Excerpts from Jim Conrad's
from the January 26, 2014 Newsletter issued
from the Frio Canyon Nature
Education Center in the valley of the Dry Frio River in northern Uvalde County, southwestern Texas, on the southern border of the Edwards Plateau, USA
In the Texas Hill Country there's Oak Wilt and Oak Decline, two different things, and both are devastating our oaks. In our more arid southwestern corner of the region, we have Oak Decline but, so far, I don't see Oak Wilt. Oak Wilt is bad just to our east, for example in San Antonio, where it's killing many old street and park trees.
In our hilly area the forest is dominated by Ashe Junipers and Texas Live Oaks, with just a handful of other species sprinkled among them, especially Texas Red Oaks, which also are suffering from Oak Decline. Oaks are so dominant in our forests that if they disappear the very nature of our woodland ecology will be altered catastrophically.
The next picture shows what Oak Decline looks like on trees beside Juniper House:
Those are the tops of Texas Liveoaks, Quercus fusiformis, which are about 20 feet tall (6m). At this season healthy trees still bear their leaves; the leaves will fall in April as new ones emerge. The thing to notice is that major branches in the trees' crowns are leafless -- dead, in fact. They were dead this summer, and as time passes more limbs die in the trees' upper part. That's the main symptom of Oak Decline: Some branches dying while others don't, but the trend is toward all of them dying. Curiously, many oaks succumbing to Oak Decline also show what's seen below:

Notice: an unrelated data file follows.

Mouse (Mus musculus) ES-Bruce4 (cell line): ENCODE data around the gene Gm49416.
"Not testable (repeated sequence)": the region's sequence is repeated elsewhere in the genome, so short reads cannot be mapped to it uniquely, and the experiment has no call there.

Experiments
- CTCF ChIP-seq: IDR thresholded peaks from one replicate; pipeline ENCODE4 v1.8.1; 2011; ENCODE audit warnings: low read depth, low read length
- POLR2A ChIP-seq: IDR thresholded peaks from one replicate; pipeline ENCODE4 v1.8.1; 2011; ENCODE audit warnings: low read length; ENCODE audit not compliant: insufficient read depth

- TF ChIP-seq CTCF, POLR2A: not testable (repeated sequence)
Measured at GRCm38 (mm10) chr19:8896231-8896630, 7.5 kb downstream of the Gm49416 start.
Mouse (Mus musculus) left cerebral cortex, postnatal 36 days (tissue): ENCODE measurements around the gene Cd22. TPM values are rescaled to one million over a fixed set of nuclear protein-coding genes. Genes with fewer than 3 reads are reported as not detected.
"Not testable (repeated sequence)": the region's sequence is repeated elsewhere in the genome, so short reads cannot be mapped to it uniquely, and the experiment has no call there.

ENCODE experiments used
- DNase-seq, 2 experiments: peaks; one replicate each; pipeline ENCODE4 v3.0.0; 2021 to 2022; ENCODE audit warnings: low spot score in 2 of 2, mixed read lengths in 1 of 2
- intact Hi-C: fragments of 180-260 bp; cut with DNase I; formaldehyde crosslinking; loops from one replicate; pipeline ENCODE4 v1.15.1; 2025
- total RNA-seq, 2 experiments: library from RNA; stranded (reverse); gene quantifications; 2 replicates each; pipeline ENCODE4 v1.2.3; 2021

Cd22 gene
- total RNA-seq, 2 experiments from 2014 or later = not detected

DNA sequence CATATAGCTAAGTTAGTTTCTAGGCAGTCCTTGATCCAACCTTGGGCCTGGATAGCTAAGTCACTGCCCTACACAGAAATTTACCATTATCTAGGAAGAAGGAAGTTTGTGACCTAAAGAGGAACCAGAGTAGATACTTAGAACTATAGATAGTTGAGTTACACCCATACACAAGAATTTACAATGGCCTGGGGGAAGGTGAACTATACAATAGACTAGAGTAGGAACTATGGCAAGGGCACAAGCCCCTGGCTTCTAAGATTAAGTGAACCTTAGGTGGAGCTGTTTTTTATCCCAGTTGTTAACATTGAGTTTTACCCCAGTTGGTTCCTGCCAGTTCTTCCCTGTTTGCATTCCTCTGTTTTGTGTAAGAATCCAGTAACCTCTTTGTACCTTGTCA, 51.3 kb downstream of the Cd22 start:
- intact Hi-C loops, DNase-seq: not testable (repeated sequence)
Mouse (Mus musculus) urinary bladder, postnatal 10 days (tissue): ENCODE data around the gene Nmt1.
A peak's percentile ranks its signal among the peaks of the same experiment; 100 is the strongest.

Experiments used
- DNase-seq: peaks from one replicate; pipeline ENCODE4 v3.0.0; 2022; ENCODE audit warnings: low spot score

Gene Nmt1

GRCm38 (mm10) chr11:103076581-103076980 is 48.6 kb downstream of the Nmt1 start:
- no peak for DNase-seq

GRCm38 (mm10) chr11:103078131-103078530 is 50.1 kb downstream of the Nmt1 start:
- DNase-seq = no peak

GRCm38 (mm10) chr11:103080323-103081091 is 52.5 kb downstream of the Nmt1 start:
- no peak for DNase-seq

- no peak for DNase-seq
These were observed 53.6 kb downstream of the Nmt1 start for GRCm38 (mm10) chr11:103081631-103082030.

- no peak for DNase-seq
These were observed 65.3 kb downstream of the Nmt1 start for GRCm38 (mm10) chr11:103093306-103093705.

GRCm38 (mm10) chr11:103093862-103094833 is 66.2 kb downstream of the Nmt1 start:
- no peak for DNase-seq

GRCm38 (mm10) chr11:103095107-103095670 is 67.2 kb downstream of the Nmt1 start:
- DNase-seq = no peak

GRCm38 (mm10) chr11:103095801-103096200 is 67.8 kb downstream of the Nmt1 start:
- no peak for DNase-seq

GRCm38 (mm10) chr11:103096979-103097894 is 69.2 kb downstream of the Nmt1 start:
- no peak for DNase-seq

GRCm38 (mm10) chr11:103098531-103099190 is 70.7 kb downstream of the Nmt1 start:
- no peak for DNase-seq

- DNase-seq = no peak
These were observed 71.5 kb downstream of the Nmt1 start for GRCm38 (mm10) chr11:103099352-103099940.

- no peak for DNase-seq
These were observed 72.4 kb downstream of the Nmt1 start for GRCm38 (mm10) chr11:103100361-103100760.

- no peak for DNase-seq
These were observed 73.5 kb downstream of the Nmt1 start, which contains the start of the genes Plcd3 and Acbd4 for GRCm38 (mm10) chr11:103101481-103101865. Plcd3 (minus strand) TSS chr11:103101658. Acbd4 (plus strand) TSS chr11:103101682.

Those are new sprouts developing on the lower trunk of one of the trees shown above. As larger branches die above, new sprouts issue from the trunk close to the ground. Eventually even these will die, however. The amount of time taken for a tree to die completely depends on how much stress the tree is under, especially whether it's getting enough rain.
There's a disease organism involved, a fungus called Acremonium diospyri. However, this fungus is described as a "weak vascular pathogen," which means that it not very aggressively enters a tree's vascular system and clogs it so that water and nutrients can't get to where they're needed. The fungus becomes a serious problem only on trees already stressed, as our trees are by the drought experienced here during recent years. The disease caused by Acremonium diospyri is like measles among humans: Among healthy individuals it might be bothersome, but not deadly. Besides our Texas Live Oaks, other trees affected by Acremonium diospyri are Texas Red Oak, Post Oak, Water Oak, Willow Oak, Sycamore, Persimmon, Winged Elm, Hackberry, American Elm and Western Soapberry.
Every liveoak on our hill shows signs of Oak Decline, but those growing along the Dry Frio River are in good shape, apparently because they're getting adequate water. There's some indication that the fungus can be spread between trees by bark beetles. Confirming the presence of the fungus is hard, even for experts, so I'm only guessing that it's contributing to Oak Decline here.
Texas A&M University's Plant Disease Handbook suggests these steps for reducing die-back of liveoaks from Oak Decline: 1) Identify the problem; 2) Reduce stress on the trees; 3) Provide plenty of fertilizer and water; 4) Remove dead limbs on tree; 5) Don't import wood from areas with Oak Decline, and; 6)Plant trees other than those vulnerable to the Oak Decline fungus.
In our area of severe ongoing drought, on one hill among many with thousands of declining liveoaks, all we can do is to watch the decline take place, and hope for rain.